The Pitcairn is constructed of tube fuselage with conventional wood wings made from Sitka Spruce. The rotors are steel tube spars with wooden ribs attached. The leading edge is plywood, while the trailing edge consists of stainless steel. Each blade measures 20 feet and weighs 45 pounds and are covered with fabric. This drew exclamations of astonishment from people who were expecting to see metal blades like those on a modern helicopter.
The restoration was not without its challenges, noted Tiffany. In addition to scavenging for parts, an alternate covering for the tube and fabric design had to be found because the original Grade A cotton Irish linen is no longer available. “We used Dacron fabric,” he said. “And from the initial Dacron fabric we built it up exactly the same way that it was done in the 1930s with Nitrate Butyrate dope.”
There was some heartache with the restoration as well. The job was completed, then when the engine was started, “We ended up chopping off the tail with the rotors,” said Tiffany, shaking his head. “So we had to build four more rotors and repair the tail. We got it flying again in 2009.”
According to Tiffany, the Pitcairn doesn’t have the noise and vibration that a helicopter does. “When you are in the aircraft I guess the excitement and the joy factor override the noise factor. You don’t hear the engine,” he laughed. “You don’t hear the rotors because, unlike a helicopter, where all the downwash and noise is coming down, in this the air is going up through the rotors so all the wash and noise is above the aircraft and it will dampen out all the rough air. If you get bumped and jostled around, the rotors dampen it out as smooth as silk.”
The job of flying it at Sun ‘n Fun on that April morning belonged to Andrew King, who has flown about 120 different types of airplanes, logging about 3,000 hours, including 32 in the Pitcairn. Because the Pitcairn is a one-of-a-kind design, King had to fly modern gyrocopters to get the airplane gyrocopter rating. He also relied on literature from Pitcairn test pilots and the folklore method to learn about the aircraft’s handling characteristics.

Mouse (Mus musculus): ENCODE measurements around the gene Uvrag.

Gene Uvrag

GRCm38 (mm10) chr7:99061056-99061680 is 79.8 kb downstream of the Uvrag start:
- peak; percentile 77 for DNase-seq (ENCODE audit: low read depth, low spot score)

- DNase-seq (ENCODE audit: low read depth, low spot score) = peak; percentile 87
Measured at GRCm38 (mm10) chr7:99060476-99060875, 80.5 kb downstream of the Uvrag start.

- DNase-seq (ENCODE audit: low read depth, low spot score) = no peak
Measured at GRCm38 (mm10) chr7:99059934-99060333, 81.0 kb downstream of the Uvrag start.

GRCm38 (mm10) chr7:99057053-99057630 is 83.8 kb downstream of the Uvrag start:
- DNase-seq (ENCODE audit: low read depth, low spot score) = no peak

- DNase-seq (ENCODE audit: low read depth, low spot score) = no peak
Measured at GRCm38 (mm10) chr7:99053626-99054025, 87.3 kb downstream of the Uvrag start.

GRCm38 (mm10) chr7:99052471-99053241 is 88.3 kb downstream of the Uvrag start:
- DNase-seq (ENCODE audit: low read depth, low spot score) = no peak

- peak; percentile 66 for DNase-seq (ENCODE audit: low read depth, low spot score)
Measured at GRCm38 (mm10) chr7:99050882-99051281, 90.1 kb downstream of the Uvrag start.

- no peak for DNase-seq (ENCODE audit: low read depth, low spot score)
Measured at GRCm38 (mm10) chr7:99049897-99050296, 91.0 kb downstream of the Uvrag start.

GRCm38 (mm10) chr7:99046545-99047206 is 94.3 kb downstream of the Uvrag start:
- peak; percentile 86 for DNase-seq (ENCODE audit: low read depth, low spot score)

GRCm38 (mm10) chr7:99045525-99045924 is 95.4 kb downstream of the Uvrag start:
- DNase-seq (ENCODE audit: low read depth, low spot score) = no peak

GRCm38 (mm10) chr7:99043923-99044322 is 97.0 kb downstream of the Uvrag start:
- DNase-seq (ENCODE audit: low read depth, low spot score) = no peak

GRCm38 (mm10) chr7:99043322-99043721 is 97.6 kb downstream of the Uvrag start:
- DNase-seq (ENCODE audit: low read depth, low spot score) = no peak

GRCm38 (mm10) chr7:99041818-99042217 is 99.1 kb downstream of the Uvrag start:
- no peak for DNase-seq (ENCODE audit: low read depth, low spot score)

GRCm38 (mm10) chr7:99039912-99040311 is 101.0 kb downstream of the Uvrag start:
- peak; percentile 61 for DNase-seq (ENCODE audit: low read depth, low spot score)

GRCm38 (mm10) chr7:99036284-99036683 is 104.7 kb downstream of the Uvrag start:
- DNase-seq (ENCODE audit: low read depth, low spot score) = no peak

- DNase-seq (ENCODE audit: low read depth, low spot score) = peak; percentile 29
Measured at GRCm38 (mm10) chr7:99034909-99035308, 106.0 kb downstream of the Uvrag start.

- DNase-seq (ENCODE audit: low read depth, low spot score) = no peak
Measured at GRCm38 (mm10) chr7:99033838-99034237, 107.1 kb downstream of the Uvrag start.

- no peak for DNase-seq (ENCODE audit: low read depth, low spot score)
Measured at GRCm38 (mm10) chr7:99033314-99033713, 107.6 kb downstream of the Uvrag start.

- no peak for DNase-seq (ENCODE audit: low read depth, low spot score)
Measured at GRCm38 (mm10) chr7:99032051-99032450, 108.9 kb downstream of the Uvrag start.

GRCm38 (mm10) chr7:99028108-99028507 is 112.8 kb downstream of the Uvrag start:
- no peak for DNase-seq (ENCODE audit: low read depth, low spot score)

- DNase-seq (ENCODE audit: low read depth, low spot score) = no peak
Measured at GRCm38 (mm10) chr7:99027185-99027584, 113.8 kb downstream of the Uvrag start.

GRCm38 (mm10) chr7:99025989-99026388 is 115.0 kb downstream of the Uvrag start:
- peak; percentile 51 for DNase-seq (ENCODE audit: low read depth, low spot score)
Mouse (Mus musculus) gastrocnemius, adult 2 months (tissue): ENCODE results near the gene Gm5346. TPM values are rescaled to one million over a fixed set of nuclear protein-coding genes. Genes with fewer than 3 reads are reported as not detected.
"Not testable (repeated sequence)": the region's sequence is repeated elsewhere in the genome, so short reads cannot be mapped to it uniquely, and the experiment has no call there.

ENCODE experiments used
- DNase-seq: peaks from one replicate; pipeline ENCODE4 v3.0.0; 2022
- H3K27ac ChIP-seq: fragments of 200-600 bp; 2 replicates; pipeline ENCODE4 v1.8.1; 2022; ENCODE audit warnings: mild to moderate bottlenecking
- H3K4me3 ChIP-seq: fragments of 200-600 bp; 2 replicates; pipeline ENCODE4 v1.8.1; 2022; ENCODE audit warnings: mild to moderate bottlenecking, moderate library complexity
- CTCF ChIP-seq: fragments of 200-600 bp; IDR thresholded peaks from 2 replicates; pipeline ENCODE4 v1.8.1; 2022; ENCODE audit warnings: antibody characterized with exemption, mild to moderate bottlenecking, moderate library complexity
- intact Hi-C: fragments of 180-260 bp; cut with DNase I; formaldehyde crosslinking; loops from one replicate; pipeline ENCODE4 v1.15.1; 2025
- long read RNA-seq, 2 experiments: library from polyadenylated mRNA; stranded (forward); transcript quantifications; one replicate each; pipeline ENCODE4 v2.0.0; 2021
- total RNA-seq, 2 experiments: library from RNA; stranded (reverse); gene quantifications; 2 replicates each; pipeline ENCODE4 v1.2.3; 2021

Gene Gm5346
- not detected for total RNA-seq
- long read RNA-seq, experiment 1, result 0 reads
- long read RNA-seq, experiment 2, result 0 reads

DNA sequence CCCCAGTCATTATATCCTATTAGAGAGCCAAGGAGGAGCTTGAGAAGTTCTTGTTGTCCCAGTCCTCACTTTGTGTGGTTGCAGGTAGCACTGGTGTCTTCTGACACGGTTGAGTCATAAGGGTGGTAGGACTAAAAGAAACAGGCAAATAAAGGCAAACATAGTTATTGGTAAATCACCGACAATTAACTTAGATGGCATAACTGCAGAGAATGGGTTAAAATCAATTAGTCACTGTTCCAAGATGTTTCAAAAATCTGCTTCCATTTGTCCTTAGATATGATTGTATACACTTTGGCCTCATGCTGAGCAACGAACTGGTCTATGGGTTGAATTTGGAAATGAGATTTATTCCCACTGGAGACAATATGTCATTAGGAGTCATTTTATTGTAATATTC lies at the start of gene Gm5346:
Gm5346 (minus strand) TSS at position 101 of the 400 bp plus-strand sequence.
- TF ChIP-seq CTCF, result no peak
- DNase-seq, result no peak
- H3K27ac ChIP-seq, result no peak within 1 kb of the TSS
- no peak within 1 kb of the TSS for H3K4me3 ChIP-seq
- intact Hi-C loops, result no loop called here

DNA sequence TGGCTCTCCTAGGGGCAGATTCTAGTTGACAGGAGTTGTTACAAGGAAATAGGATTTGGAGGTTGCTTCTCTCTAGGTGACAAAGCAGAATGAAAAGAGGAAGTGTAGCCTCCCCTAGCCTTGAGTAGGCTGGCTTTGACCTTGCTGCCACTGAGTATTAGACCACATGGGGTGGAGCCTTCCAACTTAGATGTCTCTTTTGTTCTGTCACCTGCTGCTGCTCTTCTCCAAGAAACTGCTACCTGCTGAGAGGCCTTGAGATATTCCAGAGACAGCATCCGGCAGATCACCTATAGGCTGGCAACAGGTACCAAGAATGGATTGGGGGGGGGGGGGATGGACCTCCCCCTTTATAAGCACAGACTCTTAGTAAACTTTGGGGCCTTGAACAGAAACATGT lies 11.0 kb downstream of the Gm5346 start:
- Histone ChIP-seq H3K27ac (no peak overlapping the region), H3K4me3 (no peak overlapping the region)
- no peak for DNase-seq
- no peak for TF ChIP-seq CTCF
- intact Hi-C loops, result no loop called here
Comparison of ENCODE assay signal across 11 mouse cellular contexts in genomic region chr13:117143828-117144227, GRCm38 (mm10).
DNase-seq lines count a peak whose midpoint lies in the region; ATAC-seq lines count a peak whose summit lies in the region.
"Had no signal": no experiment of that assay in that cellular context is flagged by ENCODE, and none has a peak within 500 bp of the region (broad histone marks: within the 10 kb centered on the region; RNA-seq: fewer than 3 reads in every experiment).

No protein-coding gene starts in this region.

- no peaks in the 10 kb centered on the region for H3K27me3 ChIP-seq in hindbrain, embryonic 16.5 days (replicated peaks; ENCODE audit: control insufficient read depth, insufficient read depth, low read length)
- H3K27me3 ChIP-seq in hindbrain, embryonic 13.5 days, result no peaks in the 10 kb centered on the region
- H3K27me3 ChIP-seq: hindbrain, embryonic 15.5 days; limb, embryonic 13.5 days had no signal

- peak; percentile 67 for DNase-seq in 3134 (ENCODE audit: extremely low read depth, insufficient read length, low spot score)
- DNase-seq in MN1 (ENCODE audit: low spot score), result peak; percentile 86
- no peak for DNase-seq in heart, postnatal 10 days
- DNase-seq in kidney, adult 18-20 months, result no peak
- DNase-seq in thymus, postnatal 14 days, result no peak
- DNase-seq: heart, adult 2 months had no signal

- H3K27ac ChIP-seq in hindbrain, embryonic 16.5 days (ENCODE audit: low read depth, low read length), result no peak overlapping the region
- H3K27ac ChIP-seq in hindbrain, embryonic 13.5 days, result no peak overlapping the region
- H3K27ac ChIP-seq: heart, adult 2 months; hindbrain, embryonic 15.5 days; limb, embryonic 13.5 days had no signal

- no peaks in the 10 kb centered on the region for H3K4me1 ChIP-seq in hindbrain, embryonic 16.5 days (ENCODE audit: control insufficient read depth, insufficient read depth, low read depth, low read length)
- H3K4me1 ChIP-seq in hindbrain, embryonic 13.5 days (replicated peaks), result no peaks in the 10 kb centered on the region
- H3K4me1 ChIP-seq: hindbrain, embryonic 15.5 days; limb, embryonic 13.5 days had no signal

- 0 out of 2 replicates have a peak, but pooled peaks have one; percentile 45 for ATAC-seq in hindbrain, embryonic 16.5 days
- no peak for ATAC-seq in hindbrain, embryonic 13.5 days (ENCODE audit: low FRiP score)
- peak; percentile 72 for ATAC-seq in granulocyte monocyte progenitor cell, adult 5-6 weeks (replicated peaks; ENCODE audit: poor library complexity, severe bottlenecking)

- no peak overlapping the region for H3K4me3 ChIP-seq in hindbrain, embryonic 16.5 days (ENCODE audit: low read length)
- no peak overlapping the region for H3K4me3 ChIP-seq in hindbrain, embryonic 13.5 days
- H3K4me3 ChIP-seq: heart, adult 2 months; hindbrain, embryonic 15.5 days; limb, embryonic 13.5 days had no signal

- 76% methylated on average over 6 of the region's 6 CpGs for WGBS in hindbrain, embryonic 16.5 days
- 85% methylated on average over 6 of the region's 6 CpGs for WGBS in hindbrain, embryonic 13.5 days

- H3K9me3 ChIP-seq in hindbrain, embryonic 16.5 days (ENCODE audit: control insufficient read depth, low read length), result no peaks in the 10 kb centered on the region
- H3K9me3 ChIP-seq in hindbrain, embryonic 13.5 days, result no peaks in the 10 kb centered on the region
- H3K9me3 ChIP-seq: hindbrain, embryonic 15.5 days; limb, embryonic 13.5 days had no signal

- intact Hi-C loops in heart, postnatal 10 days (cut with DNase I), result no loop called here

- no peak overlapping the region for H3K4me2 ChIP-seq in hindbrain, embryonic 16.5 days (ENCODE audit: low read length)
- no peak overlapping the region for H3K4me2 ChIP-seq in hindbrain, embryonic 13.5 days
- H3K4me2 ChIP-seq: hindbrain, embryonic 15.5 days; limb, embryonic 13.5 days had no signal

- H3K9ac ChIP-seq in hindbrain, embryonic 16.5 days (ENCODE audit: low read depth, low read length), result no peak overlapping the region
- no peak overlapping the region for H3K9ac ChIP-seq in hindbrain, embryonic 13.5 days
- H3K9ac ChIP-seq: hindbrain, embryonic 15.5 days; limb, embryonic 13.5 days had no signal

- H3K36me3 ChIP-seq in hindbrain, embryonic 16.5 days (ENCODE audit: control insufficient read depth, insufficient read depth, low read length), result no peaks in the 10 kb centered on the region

“Johnny Miller, who was 101 at the time I talked to him, still had a good memory for the Pitcairn,” he said. “I also talked with Steve Pitcairn, who was the last person to fly one.”
King estimates that the aircraft lifts off at 25 to 30 mph and lands at just about zero. “If you do it right, it will stop about 2 feet off the ground and it will just plop down,” said King. “Approach speed won’t stall if you get too slow, it just settles into a vertical descent. I have read stories about people landing them that way from about 500 feet — just pulling the stick all the way back and settling to the ground because it is like a parachute — but I don’t dare do it, I am afraid I might bend something. I usually hold about 45 mph on final. You flare when you get near the ground as you are coming down very steep.”
King noted that the Pitcairn is not necessarily a challenging aircraft to fly, but it does have some limitations. “The Pitcairn can’t take any crosswind,” he said, “It uses ailerons for banking and the ailerons do nothing at landing speed, so about the last 10 feet of the landing you are basically a parachute. If you get any sideways drift you can’t correct and you’re so top heavy it will tip over and that’s bad.” This tendency to tip over resulted in the destruction of many Pitcarins, he said.
Although it was flown for sport, it didn’t really catch on with the aviation crowd, said King. “The Pitcairn can’t hover and they don’t go fast. That’s what people wanted from aircraft at the time,” he said. “People did fly them for fun, but it wasn’t the practical aircraft that the manufacturer wanted it to be.”
Tiffany noted that the sheer size of the rotor blades also made it impractical for most people. “Where would you keep it?” he asked.